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Community Member

Sparse-Dense Not Clear

Hello,

I am having a difficulty to fully understand the benefit of Sparse-Dense mode.

It said that if the C-RPs must be directly connected to the mapping agent and the mapping agent must be directly connected to other routers then sparse mode is good to go. In opposite concept, if the C-RPs are not directly connected to MA and MA is no directly connected to other routers then Sparse-Dense mode must be configured. This is because routers should join groups 224.0.1.39 and 40 in order to know the RP and they can't join these groups if there is no RP in the first place.

My confusion started when it said "directly connected". I think even if C-RPs are directly connected to MA and MA is directly connected to other routers, these routers should still have to join the mentioned groups and they can't do that without an RP. In other words, sparse-dense also must be configured if all mentioned are directly connected. So where is the benefit of sparse-dense mode if all mentioned are not directly connected? ....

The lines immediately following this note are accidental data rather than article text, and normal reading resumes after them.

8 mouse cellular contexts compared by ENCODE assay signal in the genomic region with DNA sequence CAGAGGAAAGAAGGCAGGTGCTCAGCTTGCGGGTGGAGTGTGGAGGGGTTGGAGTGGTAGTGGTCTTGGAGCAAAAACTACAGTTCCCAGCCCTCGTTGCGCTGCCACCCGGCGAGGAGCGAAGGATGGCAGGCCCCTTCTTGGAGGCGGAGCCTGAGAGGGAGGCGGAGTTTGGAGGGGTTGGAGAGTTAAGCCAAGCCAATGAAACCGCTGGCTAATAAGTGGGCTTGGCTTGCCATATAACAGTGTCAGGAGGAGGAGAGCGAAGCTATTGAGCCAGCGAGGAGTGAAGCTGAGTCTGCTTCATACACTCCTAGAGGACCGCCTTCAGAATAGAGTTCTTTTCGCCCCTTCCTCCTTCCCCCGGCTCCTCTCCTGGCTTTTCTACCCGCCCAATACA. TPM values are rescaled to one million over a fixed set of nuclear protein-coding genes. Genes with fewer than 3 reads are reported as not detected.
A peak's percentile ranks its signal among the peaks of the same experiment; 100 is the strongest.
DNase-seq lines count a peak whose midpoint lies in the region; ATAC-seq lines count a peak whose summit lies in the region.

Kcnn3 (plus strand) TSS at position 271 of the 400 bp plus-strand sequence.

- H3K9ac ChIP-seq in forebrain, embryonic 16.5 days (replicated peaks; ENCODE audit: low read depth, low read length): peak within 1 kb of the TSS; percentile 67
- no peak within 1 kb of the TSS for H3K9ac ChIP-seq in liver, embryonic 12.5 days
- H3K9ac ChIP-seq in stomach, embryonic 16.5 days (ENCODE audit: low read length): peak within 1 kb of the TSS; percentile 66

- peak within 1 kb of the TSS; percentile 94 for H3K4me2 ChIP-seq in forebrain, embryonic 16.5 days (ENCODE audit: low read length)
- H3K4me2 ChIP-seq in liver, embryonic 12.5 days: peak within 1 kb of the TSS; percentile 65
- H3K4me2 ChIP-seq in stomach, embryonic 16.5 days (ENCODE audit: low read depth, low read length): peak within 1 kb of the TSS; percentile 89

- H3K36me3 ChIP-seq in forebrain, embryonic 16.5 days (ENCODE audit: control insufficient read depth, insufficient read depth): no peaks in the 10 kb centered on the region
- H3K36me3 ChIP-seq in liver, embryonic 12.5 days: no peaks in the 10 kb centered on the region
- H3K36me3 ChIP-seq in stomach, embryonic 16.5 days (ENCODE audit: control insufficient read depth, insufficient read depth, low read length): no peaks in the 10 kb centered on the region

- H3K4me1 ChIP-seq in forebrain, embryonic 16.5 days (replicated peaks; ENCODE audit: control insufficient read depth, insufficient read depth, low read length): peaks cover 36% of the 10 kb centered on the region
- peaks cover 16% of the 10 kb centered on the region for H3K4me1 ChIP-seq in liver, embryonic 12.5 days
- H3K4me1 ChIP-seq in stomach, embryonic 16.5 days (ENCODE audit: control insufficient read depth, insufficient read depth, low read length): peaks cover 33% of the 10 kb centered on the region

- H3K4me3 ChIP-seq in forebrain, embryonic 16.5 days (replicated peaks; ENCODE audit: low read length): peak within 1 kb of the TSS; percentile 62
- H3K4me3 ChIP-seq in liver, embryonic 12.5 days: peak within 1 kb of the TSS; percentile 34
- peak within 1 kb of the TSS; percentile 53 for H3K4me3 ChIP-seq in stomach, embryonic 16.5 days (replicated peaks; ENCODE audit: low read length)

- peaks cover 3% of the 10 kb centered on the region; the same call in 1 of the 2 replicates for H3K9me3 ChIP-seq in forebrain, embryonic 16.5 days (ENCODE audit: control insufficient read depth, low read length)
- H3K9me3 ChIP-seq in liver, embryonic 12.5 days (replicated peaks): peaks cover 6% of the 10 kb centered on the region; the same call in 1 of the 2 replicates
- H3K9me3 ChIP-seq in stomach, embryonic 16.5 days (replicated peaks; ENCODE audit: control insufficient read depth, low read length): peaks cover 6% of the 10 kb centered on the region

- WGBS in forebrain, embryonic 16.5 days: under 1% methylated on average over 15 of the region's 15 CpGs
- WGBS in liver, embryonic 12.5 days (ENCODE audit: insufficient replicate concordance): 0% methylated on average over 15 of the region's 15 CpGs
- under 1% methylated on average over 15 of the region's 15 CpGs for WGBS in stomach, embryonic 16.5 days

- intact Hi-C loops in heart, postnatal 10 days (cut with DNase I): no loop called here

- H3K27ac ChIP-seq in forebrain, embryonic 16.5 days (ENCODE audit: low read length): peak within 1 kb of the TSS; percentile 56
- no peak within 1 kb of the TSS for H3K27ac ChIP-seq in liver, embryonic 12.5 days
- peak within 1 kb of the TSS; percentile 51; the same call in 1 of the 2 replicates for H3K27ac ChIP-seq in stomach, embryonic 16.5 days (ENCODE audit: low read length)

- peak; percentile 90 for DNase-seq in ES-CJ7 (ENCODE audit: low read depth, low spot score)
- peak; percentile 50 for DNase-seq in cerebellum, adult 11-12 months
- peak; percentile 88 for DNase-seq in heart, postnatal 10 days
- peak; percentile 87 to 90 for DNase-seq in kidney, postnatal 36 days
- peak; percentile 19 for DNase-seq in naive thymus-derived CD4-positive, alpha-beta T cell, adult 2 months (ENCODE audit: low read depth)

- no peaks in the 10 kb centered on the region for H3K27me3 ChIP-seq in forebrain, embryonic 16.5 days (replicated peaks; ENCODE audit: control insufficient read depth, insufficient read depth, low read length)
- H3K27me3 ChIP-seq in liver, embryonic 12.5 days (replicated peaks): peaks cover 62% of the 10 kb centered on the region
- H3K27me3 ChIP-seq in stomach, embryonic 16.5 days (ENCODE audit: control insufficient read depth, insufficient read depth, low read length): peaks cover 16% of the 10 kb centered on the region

Hope i explained it well.

Please see attached topology and part of Sparse-Dense cast study.

Notice the statement "A slight cheat was used in the examples of the preceding case study". This statement indeed means that the author intentionally provided the routers in the previous case study as directly connected to make the discussion of Sparse-Dense clear in the current case study.

Appreciate your valuable response.

HTH

AM

2 ACCEPTED SOLUTIONS

Accepted Solutions
Cisco Employee

Sparse-Dense Not Clear

Hello,

My confusion started when it said "directly connected". I think even if  C-RPs are directly connected to MA and MA is directly connected to other  routers, these routers should still have to join the mentioned groups  and they can't do that without an RP. In other words, sparse-dense also  must be configured if all mentioned are directly connected. So where is  the benefit of sparse-dense mode if all mentioned are not directly  connected? ....

You have to keep in mind that C-RPs are originating their advertisements themselves, i.e. they are sources of those multicast packets addressed to 224.0.1.39. They do not need to wait for any join, just as no ordinary multicast sources wait for any joins. They simply send the multicast packets through all multicast-enabled interfaces. Hence, without any joins, the C-RP advertisements can be sent, and of course, they will be accepted by directly-connected MAs.